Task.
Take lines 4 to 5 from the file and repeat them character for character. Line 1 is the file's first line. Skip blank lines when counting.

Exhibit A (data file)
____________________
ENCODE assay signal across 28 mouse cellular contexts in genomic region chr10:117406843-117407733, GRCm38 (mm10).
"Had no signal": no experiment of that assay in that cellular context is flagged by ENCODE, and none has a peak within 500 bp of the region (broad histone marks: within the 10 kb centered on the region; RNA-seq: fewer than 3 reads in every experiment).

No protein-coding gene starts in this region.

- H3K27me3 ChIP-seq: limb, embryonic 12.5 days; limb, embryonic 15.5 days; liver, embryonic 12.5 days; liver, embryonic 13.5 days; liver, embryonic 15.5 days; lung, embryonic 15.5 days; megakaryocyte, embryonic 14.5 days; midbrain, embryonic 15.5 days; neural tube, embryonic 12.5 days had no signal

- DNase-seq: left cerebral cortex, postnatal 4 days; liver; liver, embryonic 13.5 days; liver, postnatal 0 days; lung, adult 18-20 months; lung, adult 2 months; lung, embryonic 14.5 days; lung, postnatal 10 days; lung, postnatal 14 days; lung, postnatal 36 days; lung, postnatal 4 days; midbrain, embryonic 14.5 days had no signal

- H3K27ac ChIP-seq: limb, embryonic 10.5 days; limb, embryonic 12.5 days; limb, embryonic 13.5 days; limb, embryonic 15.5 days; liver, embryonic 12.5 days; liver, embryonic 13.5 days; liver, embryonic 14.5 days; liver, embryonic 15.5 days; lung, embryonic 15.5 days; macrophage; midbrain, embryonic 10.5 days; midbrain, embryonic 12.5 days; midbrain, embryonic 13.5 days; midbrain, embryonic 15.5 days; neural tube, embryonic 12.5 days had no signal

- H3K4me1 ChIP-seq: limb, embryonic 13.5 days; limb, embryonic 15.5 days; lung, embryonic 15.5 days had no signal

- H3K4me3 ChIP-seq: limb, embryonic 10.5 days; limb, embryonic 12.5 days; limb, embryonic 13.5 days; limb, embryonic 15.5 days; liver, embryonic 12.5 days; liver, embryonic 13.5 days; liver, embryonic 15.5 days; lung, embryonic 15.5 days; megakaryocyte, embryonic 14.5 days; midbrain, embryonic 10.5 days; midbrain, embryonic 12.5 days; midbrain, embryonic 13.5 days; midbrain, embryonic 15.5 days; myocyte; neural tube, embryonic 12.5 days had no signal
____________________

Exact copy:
- H3K27me3 ChIP-seq: limb, embryonic 12.5 days; limb, embryonic 15.5 days; liver, embryonic 12.5 days; liver, embryonic 13.5 days; liver, embryonic 15.5 days; lung, embryonic 15.5 days; megakaryocyte, embryonic 14.5 days; midbrain, embryonic 15.5 days; neural tube, embryonic 12.5 days had no signal

- DNase-seq: left cerebral cortex, postnatal 4 days; liver; liver, embryonic 13.5 days; liver, postnatal 0 days; lung, adult 18-20 months; lung, adult 2 months; lung, embryonic 14.5 days; lung, postnatal 10 days; lung, postnatal 14 days; lung, postnatal 36 days; lung, postnatal 4 days; midbrain, embryonic 14.5 days had no signal